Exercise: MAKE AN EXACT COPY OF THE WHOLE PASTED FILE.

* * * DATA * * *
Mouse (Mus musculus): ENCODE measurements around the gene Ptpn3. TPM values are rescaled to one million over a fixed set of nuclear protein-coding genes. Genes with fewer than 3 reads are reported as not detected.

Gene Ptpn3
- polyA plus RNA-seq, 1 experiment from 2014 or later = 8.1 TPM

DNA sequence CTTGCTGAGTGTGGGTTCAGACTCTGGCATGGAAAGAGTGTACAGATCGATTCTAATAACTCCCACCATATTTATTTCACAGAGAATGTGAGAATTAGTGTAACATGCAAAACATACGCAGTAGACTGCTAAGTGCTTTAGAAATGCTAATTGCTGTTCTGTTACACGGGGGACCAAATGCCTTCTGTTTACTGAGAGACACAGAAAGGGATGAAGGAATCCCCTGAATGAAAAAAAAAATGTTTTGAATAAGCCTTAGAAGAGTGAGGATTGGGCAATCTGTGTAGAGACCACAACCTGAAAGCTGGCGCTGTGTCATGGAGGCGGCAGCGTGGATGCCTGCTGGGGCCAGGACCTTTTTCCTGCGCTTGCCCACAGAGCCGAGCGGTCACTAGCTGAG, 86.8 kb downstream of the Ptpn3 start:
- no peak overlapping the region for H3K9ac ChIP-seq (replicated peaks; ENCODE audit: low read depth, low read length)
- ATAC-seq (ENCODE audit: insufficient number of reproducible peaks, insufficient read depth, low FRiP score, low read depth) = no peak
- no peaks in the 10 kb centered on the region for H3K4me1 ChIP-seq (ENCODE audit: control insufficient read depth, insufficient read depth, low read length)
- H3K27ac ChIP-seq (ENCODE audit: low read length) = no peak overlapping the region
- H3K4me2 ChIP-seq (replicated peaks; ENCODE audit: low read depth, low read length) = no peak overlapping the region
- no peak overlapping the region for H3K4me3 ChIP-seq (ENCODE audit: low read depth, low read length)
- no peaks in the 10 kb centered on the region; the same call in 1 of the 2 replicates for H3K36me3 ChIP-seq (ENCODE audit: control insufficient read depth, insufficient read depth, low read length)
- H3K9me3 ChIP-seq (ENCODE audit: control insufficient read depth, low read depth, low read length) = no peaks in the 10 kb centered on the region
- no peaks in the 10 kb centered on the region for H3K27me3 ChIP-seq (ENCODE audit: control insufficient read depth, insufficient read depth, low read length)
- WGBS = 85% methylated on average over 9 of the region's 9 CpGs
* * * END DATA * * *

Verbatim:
Mouse (Mus musculus): ENCODE measurements around the gene Ptpn3. TPM values are rescaled to one million over a fixed set of nuclear protein-coding genes. Genes with fewer than 3 reads are reported as not detected.

Gene Ptpn3
- polyA plus RNA-seq, 1 experiment from 2014 or later = 8.1 TPM

DNA sequence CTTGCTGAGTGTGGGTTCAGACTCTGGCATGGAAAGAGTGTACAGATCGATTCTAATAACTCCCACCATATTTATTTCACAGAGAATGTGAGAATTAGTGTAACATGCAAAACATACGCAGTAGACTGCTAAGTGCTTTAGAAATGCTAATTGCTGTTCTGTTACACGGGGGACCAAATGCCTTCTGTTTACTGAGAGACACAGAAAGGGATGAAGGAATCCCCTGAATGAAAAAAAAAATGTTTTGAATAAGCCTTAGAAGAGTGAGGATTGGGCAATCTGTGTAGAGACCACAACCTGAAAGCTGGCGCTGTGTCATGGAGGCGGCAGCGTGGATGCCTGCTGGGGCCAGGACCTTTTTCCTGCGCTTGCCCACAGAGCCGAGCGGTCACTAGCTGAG, 86.8 kb downstream of the Ptpn3 start:
- no peak overlapping the region for H3K9ac ChIP-seq (replicated peaks; ENCODE audit: low read depth, low read length)
- ATAC-seq (ENCODE audit: insufficient number of reproducible peaks, insufficient read depth, low FRiP score, low read depth) = no peak
- no peaks in the 10 kb centered on the region for H3K4me1 ChIP-seq (ENCODE audit: control insufficient read depth, insufficient read depth, low read length)
- H3K27ac ChIP-seq (ENCODE audit: low read length) = no peak overlapping the region
- H3K4me2 ChIP-seq (replicated peaks; ENCODE audit: low read depth, low read length) = no peak overlapping the region
- no peak overlapping the region for H3K4me3 ChIP-seq (ENCODE audit: low read depth, low read length)
- no peaks in the 10 kb centered on the region; the same call in 1 of the 2 replicates for H3K36me3 ChIP-seq (ENCODE audit: control insufficient read depth, insufficient read depth, low read length)
- H3K9me3 ChIP-seq (ENCODE audit: control insufficient read depth, low read depth, low read length) = no peaks in the 10 kb centered on the region
- no peaks in the 10 kb centered on the region for H3K27me3 ChIP-seq (ENCODE audit: control insufficient read depth, insufficient read depth, low read length)
- WGBS = 85% methylated on average over 9 of the region's 9 CpGs